While writing my first novel, Proximity, I was also working on an emerging journal called Military Diver. This periodical never come to fruition, but it introduced me to Steven Waterman (Just a Sailor) and Chuck Pfarrer (Warrior Soul). They both read my manuscript, gave sound editorial advice, kindly provided a blurb for the book jacket, and guided me through the publication process. Now, I pass on this wisdom and experience, assisting other veterans to develop their manuscripts and find a home for their work. I do not know how much impact I imparted to each, but many of them enjoy well deserved success. Perhaps my favorite is fellow EOD Technician Brian Castner. When introducing him to my former agent via email I wrote "This maybe the most important book about modern war." Brian's story, The Long Walk, is published in multiple editions in the U.S. and UK, and has even inspired an opera! 

For veterans in search of literary guidance, I always recommend they join the Military Writers Society of America (MWSA). MWSA supports military members in their writing and those who are enthusiasts writing about military topics. Recently, Brian Castner introduced me to Words After War. Founded by Brandon Willitts, it is a group that provides opportunities for veterans to develop through a variety of programs. For example, there is a one week "Summer Writing Intensive" at Marlboro College in Vermont.

I volunteered for the Literary Mentorship Program. Through this, Words After War connected me with a Navy veteran writing a novel that is influenced by his service in Afghanistan. I look forward to sharing more as it moves from manuscript to published work. In the meantime, I recommend perusing Words After War, following the blog, and contributing to their efforts.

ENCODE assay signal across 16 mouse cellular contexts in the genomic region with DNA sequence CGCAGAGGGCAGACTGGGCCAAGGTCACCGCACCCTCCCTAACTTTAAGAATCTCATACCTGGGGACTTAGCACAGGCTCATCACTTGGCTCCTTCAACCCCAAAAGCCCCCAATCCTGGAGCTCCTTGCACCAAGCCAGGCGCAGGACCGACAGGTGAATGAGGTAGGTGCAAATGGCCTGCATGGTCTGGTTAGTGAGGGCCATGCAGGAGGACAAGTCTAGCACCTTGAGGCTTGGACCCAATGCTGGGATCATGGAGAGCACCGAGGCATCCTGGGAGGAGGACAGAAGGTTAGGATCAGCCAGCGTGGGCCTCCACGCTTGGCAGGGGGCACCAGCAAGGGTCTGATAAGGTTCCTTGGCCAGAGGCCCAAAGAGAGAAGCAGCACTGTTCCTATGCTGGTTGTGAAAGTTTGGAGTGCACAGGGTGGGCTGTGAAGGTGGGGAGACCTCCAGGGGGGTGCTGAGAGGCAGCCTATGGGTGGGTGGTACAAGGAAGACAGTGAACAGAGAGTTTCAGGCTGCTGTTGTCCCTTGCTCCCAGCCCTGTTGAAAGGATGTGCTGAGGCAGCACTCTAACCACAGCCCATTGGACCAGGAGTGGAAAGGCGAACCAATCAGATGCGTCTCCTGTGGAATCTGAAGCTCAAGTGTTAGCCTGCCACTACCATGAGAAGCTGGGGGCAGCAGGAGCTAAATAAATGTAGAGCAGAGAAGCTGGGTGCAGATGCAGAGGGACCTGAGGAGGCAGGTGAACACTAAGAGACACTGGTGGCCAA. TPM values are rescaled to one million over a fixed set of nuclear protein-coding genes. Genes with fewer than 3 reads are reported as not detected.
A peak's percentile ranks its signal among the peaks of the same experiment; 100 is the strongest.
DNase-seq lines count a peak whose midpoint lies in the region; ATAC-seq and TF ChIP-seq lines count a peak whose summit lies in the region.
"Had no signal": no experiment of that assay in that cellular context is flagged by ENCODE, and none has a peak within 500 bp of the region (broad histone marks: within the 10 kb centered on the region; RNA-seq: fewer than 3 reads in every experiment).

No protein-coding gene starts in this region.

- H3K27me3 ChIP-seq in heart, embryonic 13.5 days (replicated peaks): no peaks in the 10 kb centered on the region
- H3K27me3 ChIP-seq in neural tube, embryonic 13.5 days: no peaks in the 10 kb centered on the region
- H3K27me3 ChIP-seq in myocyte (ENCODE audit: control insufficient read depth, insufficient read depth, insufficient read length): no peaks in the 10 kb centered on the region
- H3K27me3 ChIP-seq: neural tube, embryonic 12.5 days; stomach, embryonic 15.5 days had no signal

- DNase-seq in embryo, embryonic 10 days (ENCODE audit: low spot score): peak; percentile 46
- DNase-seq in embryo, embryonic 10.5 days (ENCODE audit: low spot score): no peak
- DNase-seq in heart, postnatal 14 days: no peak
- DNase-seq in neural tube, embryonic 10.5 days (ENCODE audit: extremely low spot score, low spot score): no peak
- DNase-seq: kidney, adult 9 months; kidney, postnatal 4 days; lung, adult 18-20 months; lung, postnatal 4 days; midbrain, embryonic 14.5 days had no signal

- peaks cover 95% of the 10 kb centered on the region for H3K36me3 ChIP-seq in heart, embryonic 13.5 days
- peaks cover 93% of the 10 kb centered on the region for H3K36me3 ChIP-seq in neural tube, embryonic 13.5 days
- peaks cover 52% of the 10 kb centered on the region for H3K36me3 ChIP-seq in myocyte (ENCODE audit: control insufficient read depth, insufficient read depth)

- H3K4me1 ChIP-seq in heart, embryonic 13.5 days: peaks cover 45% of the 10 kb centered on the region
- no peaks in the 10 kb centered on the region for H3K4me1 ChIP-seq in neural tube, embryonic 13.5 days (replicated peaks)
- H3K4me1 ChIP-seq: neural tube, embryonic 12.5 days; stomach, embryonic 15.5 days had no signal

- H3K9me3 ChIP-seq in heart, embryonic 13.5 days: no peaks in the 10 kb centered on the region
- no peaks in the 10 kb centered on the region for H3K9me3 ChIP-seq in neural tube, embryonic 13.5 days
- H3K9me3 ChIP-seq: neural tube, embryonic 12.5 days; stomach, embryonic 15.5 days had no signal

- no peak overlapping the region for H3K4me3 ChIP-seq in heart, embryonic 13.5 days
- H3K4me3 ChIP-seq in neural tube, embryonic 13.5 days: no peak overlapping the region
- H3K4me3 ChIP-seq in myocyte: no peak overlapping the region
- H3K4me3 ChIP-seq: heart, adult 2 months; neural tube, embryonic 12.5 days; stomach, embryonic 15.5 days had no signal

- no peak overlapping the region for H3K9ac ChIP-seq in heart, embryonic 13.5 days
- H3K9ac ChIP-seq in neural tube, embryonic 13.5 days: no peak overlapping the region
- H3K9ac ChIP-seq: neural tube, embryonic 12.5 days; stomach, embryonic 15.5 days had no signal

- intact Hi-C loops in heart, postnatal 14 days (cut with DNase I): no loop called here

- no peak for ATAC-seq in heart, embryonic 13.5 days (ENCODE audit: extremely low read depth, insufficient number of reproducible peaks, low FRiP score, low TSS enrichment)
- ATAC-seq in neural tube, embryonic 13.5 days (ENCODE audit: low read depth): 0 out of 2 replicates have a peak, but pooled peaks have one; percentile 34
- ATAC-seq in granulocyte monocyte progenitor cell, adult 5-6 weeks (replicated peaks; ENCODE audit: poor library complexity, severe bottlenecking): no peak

Saturday, April 26, 2014

Purchase signed copies of Proximity from Stephen Phillips via Square

Now, readers can purchase signed copies of Proximity through Square. Visit: or select one of the links below. Be sure to ad a note at checkout for any specific inscription like, "Thank you for your service to our nation," or "Good luck in EOD School!" on Square Market

Saturday, March 22, 2014

Stephen Phillips speaking to the Annapolis Chapter of the Maryland Writers' Association

On March 19, 2014 I was honored to join the Annapolis Chapter of the Maryland Writers' Association. They were kind enough to video tape the talk. Here is the first of three sections. Enjoy it and it should link to the other two.

Monday, December 9, 2013


For generations, the Army-Navy football game occurred on the first weekend in December. This was a good time slot for the Brigade. It was normally a week after Thanksgiving break. Often the last week of school before finals. For this reason, emails, facebook and You Tube are populated with the latest spirit spots already.

Since the game is now held the second Saturday in December, today is the real start of Army-Navy Week. As it begins, please enjoy this section of The Recipient's Son that describes the meaning behind this game.

"Every Army-Navy game is momentous. Many suggest it remains the last remnant of purity in college football.  Perhaps it is the recognition that the players are only in it only for the game. Many used their skills on the gridiron as a vehicle to get into college, but it was with an ultimate goal of service, not scholarship. Such a choice is fully embraced by the two student bodies, and all alums. Thus, like no other athletic team, the mids and cadets truly represent their respective schools. Then, this extends even beyond the alums as any veteran can lay claim to the game as they see future leaders darting down the field with the ‘Screaming Eagle’ of the 101st Airborne or the ‘Jolly Roger’ of Fighter Squadron 84 sewn on their shoulder, a reminder that those on the field will soon rely on each other in battle.
            The sibling rivalry between young men in such circumstances is simply unequaled."